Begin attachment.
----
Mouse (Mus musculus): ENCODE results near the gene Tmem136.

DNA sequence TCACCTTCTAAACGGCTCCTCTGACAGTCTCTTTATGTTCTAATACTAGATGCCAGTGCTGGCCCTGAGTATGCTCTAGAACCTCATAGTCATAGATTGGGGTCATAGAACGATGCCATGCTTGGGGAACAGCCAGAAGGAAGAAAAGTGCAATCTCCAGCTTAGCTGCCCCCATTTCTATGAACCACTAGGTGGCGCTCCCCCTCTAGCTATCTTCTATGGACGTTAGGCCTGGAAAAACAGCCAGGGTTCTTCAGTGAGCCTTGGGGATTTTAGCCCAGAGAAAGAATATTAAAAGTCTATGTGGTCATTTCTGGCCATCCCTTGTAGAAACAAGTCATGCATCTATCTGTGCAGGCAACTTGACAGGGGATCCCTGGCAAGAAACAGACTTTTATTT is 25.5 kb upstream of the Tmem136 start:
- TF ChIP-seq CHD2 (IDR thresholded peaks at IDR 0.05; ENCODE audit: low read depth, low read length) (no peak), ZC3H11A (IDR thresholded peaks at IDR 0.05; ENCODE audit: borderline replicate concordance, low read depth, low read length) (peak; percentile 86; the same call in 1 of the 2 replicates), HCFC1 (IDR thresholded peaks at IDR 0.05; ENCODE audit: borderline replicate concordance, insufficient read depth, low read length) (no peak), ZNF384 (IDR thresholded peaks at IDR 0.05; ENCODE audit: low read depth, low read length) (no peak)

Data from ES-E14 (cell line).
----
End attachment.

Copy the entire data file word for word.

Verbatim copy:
Mouse (Mus musculus): ENCODE results near the gene Tmem136.

DNA sequence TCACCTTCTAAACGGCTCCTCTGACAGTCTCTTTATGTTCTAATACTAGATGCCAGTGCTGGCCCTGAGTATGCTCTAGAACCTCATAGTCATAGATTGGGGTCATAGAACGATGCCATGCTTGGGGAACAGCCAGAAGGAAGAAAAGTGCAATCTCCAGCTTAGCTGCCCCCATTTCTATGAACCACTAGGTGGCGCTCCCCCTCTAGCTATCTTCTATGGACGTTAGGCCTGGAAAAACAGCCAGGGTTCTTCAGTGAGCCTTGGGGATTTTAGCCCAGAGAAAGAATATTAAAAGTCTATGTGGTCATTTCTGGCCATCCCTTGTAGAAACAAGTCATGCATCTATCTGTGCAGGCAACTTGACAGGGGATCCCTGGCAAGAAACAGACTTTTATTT is 25.5 kb upstream of the Tmem136 start:
- TF ChIP-seq CHD2 (IDR thresholded peaks at IDR 0.05; ENCODE audit: low read depth, low read length) (no peak), ZC3H11A (IDR thresholded peaks at IDR 0.05; ENCODE audit: borderline replicate concordance, low read depth, low read length) (peak; percentile 86; the same call in 1 of the 2 replicates), HCFC1 (IDR thresholded peaks at IDR 0.05; ENCODE audit: borderline replicate concordance, insufficient read depth, low read length) (no peak), ZNF384 (IDR thresholded peaks at IDR 0.05; ENCODE audit: low read depth, low read length) (no peak)

Data from ES-E14 (cell line).